The soundtrack promises to be an action-packed ride right from the exhilarating "Opening ~ Claire Version" and it doesn't disappoint. Plenty of themes reflect the martial influence of the score such as "The Ending of the Beginning" and "The Opening ~ Chris Version". There are also several relentless and racing cues like "Not Steve" and "Pulsating Right Arm". Nevertheless, "Incoming" and "Hot Rescue" are pretty jarring and repetitive panic themes that are only slightly better out of context than their Resident Evil 2's equivalents. However, the best action tracks are found at the end of each of the main halves of the game. "State of Emergency" and the two themes for Tyrant 3 are climactic militaristic themes featuring fantastic interlinked melodies and punchy chord progressions. "The Theme of Nosterafu" is a bizarre sort of highlight too and gives a good image of a pulsating mutated beast. The two encounters with the transformed Alexia are inspired by Resident Evil 2's final boss themes with a mixture of operatic vocals and orchestra. While the melody is merely good here, these themes are more effective given the feminine nature of the villain and the particularly powerful orchestration.

Event themes are abundant in this soundtrack and range from short clips to spectacular cues. The highlights range from the strained and tragic "Prologue" to the rhythmically curious and lushly piano-decorated "Through the Scope" to the rare comforting orchestration "Silence of the Air". "Love" is one of the few convincing and emotional elements used in a death scene; following an explosive orchestral passage, it moves into a an intimate piano passage later embellished by tragic strings. Other emotional highlights are provided by the piano-based tracks "As You Wish" and "Lachrymal" and the feathery save room theme "A Moment of Relief". A secondary theme is a lullaby used to represent Alfred and Alexia's twisted menace; it is introduced on music box in "Infants" for a cruel flashback and elaborated upon with slightly strained female vocals on "The End of the Beginning" and "Berceuse". "Murderous Eyes" accompanies the transformation of Alexia as the soundtrack approaches its spectacular aforementioned climax; she is portrayed as a divine, sexual, but ultimately malevolent being with a dazzling combination of choir and organ.

There are actually multiple versions of the Code Veronica soundtrack each with different merits. The Biohazard Code Veronica Original Soundtrack is the Japanese version of the Dreamcast soundtrack; it crams 70 tracks into one disc and also includes a somewhat pointless sound effects and voice collection mini-disc. The Biohazard Code Veronica X Complete Version Original Soundtrack is a far better purchase given it allows tracks to breathe across two full discs. It also includes the tracks made specifically for the PlayStation 2's Biohazard Code Veronica X enhanced port such as the four themes used to accompany the encounter between Chris and Wesker at the end of the game, most notably "Awesome Powers". A new end credits medley was also created for the title featuring arrangements of the best themes from the soundtrack. Though it could be more cohesive, it is far better than the cheesy and dated Dreamcast end credits theme relegated to the bonus tracks. The main advantage of the domestic release and box set version is that they remove around 30 or so filler themes mostly used for the events. Not great for completists but ideal for those who want to here all the highlights without brief but regular interruptions.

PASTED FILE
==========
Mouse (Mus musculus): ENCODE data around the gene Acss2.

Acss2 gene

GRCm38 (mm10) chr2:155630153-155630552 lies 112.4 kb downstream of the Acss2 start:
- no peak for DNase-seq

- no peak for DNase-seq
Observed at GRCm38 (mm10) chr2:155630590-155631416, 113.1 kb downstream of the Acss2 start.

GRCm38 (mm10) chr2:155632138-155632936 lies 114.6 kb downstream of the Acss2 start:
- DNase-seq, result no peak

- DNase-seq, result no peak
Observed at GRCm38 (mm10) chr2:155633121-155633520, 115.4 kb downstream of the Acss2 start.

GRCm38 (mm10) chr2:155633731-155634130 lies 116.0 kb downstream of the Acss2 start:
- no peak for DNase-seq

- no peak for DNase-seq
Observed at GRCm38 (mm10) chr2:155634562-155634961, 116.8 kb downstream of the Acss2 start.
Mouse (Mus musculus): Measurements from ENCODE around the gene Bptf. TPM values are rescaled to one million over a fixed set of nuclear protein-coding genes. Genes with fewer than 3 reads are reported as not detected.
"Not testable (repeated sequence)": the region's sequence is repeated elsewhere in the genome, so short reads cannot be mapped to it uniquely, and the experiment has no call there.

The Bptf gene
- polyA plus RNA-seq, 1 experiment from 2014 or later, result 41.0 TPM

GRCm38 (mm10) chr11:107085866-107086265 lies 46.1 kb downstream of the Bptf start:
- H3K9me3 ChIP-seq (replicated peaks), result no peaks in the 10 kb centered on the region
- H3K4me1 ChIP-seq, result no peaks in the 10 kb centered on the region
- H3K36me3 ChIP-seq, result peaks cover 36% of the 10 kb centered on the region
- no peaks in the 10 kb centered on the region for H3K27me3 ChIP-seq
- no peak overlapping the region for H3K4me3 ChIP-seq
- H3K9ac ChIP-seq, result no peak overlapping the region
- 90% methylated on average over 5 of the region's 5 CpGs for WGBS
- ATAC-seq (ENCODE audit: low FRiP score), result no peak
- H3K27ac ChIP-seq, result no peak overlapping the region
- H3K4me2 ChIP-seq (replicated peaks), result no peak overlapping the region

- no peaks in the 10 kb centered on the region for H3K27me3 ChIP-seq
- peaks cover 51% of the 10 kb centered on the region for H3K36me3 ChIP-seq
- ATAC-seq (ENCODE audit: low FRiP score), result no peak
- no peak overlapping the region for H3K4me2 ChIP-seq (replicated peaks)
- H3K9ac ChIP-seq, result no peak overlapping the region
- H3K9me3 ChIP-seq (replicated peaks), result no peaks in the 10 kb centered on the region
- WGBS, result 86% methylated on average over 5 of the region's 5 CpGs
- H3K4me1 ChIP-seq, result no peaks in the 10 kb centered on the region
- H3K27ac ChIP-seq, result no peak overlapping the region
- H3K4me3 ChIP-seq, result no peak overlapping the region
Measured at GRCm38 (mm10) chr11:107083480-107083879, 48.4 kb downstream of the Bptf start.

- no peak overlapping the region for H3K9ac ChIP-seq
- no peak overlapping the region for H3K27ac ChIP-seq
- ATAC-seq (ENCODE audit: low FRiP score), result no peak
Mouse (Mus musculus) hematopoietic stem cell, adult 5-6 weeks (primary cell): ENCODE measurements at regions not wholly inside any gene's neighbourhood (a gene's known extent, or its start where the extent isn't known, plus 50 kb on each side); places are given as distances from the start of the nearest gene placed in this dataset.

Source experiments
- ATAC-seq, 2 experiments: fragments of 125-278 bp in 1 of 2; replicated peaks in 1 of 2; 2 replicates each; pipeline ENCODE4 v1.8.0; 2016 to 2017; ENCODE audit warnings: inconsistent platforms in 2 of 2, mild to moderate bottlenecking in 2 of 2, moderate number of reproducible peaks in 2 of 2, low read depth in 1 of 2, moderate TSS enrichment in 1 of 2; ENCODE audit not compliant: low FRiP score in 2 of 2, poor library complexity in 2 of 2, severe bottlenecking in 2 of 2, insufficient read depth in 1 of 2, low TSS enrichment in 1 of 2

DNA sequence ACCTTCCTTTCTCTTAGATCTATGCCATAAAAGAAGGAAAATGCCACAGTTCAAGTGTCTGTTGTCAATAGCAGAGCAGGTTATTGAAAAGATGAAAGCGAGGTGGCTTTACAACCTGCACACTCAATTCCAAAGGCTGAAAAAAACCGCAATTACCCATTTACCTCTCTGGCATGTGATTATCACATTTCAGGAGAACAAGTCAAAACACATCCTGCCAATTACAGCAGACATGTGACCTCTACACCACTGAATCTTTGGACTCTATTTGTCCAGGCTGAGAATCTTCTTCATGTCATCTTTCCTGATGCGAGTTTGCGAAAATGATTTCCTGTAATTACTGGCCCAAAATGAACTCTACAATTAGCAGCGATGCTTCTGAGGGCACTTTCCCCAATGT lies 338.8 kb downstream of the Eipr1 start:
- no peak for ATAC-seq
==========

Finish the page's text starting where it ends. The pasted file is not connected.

For the most part, Miura, Anze, and Kasahara successfully built on the foundations laid by Resident Evil 2. Their setting themes are some of the most eerie and disturbing of the series, especially ingenious creations like "The Palace of Insane" and "The Suspended Doll". The action themes are some of the most thrilling of the series and generally take their influence from movie scores rather than their jarring frenzied predecessors. Also of note are the numerous cinematic event themes and the melodramatic emotional themes. Some are derivative and others are superfluous, but they almost all work spectacularly in the game and create an excellent collective listening experience. This score is probably the most definitive and enjoyable of the first four Resident Evil scores, particularly in its complete or box set versions.

Overall Score: 9/10